MJ We wore white cotton uniforms with a veil, white shoes and stockings and that was it. I applied to New Zealand for some three-quarter gumboots because of the water we had to paddle through in the wet season. And they sent out gumboots for Jill and I to wear in the wet weather conditions. When we went out to visit Nui Dat on the odd occasion, we wore jungle greens, which were specially made, and they were hot as well, and wore our berets with that and that was the way we got around.

GM But stockings.

MJ Oh…

GM Oh, geez. Talk about tough. Oh God, I can’t believe it. Now, what do you think was a, you probably look back on the tidal wave as being a funny thing but…?

MJ Yes.

GM It probably wasn’t funny at the time?

MJ Oh no, it was dead serious at the time.

GM Yes. Were there any other funny times that you can remember?

MJ Not really, I’ve forgotten a lot of what transpired. It wasn’t the sort of things we tried to remember.

GM You, how much social activity was there?

MJ Not much. We had occasional films but that wasn’t very long because the theatre where we used to show them got blown down or damaged and it wasn’t put up. But generally we had the odd Mess do and the odd invitation over to 9 Squadron but that was about all. Providing things were relatively quiet and there was no ‘red alert’, we could go into the town of Vung Tau and do a bit of shopping or just wander round, but no we didn’t have very much.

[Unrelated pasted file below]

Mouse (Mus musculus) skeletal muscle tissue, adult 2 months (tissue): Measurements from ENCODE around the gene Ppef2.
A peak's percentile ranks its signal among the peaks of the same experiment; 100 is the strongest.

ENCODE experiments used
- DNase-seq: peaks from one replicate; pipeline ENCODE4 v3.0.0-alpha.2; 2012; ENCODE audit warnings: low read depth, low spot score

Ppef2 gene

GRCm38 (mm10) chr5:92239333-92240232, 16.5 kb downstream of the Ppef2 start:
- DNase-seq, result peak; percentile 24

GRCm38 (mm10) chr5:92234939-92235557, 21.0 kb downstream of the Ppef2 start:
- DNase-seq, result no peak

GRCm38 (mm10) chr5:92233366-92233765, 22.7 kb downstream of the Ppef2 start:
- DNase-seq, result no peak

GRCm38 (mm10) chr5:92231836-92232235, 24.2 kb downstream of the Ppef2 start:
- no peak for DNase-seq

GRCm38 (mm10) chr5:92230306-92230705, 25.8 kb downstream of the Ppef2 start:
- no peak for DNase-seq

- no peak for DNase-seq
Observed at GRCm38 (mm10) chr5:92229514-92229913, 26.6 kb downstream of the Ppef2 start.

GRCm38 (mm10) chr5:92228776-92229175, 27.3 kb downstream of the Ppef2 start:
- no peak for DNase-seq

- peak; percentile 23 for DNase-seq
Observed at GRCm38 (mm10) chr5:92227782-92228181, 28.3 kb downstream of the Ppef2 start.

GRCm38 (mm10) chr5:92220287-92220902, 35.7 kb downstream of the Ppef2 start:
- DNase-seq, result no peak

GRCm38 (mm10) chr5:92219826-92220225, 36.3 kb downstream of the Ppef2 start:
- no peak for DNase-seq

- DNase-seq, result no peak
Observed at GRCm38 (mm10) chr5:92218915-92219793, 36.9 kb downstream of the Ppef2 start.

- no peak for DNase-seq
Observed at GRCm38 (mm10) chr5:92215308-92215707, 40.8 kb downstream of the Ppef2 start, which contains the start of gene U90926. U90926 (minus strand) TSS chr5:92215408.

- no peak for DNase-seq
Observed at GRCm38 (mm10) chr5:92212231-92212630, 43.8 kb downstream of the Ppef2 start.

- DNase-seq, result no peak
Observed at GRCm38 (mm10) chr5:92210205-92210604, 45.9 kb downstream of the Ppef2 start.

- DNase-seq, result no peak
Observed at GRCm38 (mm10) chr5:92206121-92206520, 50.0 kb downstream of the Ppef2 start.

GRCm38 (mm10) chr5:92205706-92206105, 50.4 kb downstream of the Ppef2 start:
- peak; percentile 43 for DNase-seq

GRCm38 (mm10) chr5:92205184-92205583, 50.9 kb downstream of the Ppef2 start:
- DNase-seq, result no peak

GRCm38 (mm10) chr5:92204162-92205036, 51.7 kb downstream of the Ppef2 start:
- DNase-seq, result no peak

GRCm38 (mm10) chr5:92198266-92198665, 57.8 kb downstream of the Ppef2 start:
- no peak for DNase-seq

GM When, when you think back to Vung Tau the town itself what sort of images come back into your mind about the town?

MJ Oh, well it was, one side of the street was brothels and there were only a few shops. You could get dresses and things made fairly cheaply, but then the sewing and everything else was pretty cheap to go with it. There was nothing of any real value there. Everything was sort of cheap and nasty. The markets, they were fascinating but smelly. And to see the shrimp laid out on the road to dry to eat was pretty unbelievable - that people would eat all these things and to see them sitting there cooking with their little bunsen (sic: charcoal) burners or similar little kerosene heaters, cookers, which they invariably, they used to steal aviation fuel to use in these burners and that would explode and cause them nasty wounds and injuries [MJ: burns]

GM What about the, the French style breads?

MJ Well, that was the only thing we could eat. Most food and that in the town was out, off limit to us and we weren’t allowed to eat any of the food except at the American PX (Post Exchange) but we did get bread rolls into the base on special occasions. And the bread roll or bread, the French taught them how to make this, absolutely fantastic; it was really good by comparison to everything else.